U2, Bruce Cockburn, the Emerging Church Movement and Mennonites share one thing in common: each has been present, active and influential at the Greenbelt Christian Arts Festival. Established in 1974, it presently draws more than 20,000 people each year to the Cheltenham Racecourse in western England.
Soon, it will cross the ocean. In 2011, the family-friendly Greenbelt—under the name Wild Goose Festival—is being planned for North America.
The first Wild Goose Festival will tentatively take place near Kansas City, Kan., next summer. The festival is meant to be North American and will probably move to different locations each year, including Canada. Wild Goose will feature speakers like Ched Myers, Jim Wallis, John Bell, Brian McLaren and Shane Claiborne, and have major involvement from the African- American and aboriginal North American communities.
Wild Goose’s draft mission statement focuses on inclusivity and on the development of a radical community of grace, joy and peace, which will seek to change lives and bring God’s healing and hope to the world. Some of the festival’s ideas and language are used in the North American Mennonite church’s “Vision: Healing and hope” statement.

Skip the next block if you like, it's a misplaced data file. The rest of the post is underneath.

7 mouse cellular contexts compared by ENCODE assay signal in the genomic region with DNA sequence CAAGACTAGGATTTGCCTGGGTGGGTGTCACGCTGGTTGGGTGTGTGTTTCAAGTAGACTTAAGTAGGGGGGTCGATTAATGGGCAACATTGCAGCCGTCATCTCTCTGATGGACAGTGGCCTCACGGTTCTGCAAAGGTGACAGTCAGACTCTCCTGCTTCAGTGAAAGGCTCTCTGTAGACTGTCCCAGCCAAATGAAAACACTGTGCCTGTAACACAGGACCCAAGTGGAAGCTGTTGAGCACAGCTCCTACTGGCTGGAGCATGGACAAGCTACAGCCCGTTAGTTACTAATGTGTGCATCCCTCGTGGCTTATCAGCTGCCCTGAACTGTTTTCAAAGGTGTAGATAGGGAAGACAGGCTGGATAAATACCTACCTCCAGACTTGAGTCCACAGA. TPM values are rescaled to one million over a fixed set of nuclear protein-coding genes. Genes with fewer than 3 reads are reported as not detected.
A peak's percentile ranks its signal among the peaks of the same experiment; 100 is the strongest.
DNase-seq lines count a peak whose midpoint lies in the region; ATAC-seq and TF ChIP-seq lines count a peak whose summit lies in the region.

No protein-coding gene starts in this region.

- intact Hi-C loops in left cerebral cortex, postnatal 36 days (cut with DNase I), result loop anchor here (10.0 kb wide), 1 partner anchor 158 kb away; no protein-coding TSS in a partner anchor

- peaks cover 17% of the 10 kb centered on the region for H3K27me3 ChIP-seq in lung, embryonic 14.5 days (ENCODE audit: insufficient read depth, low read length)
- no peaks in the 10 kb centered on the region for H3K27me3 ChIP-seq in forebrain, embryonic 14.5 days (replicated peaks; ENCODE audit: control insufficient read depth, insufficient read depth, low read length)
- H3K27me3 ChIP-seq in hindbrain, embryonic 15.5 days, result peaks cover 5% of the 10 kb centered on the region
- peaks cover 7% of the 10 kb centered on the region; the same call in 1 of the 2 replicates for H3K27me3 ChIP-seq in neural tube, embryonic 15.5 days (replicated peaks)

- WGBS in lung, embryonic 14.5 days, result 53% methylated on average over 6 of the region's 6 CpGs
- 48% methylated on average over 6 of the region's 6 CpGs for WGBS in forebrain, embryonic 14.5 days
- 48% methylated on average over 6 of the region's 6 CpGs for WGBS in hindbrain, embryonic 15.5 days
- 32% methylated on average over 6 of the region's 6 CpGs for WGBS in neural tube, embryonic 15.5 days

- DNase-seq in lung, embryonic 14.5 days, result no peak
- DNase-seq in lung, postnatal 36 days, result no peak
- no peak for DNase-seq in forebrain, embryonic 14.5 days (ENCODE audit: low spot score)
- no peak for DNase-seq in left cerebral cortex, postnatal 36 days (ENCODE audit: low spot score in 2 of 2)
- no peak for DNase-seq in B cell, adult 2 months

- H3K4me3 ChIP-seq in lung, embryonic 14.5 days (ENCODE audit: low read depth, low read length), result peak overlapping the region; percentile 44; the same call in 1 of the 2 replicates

In its early years, Greenbelt had a strong evangelical flavour, both in music and talks, but one voice in particular pushed the social action agenda that became a key component of Greenbelt’s character. That voice belonged to Graham Cray, Greenbelt’s first chair, who was a regular visitor at the London (England) Mennonite Centre in the 1970s and ’80s, and a close friend of Alan and Eleanor Kreider, the centre’s directors at the time. With Cray’s encouragement, early speakers at Greenbelt included Ron Sider, Jim Wallis, Tom Sine and the Kreiders.
Musicians like Cliff Richard, Larry Norman, Graham Kendrick, Garth Hewitt, Sheila Walsh and Canada’s own Bruce Cockburn helped Greenbelt to witness phenomenal growth during its first 15 years. In 1981, a relatively unknown rock band from Dublin, Ireland, informed the Greenbelt organizers that “God told us to play at Greenbelt.” Thanks to Cray, U2 performed a 20-minute set.
Greenbelt’s mission is to “re-imagine the church as an infectious global conspiracy, working for God’s peace, healing and friendship in previously unimagined ways.”
Rowan Williams, the Archbishop of Canterbury, describes Greenbelt as “an increasingly important gathering for those finding it impossible to animate their faith journeys inside conventional church settings.”
And Cockburn has said it was “the closest thing I’ve got to a church. There is a sense of community built around a worshipful intent and a shared understanding of the need to question in the context of faith.”
Vic Thiessen was director of the London Mennonite Centre from 2002-09. He is now the executive secretary of support services for Mennonite Church Canada.